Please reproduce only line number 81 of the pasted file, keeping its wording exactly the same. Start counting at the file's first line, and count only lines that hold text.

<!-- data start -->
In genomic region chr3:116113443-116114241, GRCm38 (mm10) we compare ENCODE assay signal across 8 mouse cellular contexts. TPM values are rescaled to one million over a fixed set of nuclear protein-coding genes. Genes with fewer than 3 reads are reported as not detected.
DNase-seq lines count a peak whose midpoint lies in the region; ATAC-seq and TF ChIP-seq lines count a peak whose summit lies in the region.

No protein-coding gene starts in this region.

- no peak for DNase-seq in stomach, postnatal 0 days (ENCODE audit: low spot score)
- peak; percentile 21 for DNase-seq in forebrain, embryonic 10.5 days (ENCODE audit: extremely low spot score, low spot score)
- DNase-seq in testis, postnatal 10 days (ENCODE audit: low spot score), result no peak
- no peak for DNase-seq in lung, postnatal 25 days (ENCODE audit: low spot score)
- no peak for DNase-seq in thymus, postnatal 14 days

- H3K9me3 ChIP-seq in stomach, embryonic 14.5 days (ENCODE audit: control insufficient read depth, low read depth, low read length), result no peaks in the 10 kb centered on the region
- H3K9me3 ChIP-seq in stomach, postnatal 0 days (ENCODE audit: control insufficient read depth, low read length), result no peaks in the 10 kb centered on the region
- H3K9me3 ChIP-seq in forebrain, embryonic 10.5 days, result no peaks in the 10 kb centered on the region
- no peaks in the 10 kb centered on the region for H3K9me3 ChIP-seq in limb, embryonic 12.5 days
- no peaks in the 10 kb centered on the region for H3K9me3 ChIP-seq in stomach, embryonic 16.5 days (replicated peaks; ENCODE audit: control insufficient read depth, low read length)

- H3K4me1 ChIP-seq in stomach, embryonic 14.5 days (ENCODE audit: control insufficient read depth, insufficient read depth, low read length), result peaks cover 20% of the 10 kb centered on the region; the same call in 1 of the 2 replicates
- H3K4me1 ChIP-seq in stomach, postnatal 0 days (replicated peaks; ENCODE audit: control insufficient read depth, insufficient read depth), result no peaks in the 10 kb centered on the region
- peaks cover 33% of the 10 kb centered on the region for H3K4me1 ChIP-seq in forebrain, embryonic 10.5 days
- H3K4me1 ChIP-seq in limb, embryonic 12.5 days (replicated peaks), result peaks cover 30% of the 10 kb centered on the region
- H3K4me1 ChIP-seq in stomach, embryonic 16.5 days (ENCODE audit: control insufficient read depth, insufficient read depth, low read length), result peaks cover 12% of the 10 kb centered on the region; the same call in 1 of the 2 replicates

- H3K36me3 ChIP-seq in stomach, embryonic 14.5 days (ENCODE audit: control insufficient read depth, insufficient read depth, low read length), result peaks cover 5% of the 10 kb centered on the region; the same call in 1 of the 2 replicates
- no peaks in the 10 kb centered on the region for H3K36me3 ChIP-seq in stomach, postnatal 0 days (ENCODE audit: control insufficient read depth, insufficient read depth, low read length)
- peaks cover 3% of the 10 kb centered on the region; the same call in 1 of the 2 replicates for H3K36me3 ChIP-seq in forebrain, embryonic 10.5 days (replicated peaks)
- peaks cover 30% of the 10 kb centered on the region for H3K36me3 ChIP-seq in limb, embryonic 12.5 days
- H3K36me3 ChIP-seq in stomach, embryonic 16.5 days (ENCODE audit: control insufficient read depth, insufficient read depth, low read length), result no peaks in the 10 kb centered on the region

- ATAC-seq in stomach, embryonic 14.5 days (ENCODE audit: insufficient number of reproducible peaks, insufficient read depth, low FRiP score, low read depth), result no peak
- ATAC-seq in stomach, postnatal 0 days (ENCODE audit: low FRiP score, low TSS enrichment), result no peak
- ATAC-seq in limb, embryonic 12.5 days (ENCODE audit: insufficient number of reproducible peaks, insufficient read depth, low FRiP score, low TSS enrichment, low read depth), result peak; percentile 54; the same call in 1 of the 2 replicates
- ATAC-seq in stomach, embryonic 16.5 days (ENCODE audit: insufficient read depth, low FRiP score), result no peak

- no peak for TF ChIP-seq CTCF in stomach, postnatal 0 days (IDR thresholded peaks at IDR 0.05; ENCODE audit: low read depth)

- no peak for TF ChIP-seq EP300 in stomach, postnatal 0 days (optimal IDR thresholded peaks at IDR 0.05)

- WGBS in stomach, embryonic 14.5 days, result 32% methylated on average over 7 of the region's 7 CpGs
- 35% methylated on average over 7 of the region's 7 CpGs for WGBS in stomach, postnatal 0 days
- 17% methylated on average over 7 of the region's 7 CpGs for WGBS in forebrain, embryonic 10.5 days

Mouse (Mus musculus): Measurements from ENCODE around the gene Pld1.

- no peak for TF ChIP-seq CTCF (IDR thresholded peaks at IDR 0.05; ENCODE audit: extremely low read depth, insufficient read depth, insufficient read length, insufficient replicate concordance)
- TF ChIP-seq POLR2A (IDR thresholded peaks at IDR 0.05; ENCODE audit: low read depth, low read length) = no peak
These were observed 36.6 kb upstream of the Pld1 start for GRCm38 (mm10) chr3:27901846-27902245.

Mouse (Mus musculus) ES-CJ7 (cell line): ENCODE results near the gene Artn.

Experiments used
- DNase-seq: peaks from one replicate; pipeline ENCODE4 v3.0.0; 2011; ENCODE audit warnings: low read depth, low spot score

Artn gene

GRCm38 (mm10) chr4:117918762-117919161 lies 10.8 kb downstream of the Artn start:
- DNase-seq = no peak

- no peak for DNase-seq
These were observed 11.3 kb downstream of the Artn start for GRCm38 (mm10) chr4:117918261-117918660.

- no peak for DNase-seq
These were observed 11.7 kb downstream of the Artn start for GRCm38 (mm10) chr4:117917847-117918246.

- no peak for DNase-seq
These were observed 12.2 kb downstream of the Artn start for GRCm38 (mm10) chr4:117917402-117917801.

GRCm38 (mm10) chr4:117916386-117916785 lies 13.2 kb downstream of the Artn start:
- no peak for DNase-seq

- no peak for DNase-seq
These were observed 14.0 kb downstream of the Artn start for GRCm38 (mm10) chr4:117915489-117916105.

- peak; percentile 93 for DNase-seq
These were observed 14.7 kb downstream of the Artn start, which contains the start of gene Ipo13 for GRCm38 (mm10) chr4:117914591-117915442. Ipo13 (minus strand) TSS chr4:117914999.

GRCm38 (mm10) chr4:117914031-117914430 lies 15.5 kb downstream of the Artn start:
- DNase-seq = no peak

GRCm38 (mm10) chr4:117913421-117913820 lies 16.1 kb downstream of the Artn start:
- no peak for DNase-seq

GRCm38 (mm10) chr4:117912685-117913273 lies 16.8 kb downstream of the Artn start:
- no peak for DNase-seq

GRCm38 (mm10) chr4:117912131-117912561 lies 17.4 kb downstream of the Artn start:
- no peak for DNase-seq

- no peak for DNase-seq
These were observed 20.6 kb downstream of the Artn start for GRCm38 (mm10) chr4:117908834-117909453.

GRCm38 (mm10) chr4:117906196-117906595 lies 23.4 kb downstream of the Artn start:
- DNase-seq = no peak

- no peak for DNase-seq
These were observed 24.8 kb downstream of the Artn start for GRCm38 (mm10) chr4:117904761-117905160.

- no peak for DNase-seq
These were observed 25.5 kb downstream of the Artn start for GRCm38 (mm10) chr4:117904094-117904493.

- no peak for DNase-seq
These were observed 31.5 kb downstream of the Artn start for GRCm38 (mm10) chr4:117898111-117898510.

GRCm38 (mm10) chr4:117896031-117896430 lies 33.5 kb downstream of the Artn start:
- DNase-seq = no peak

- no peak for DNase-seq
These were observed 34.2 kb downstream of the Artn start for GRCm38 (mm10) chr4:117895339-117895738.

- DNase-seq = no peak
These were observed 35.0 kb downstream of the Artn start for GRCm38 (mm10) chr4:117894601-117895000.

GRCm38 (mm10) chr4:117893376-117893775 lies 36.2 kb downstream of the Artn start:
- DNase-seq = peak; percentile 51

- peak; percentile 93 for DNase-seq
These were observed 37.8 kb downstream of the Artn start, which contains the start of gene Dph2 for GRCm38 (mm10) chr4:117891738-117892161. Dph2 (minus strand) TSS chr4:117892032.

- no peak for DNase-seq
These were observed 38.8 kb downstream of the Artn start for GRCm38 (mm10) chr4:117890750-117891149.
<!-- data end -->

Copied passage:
- peak; percentile 93 for DNase-seq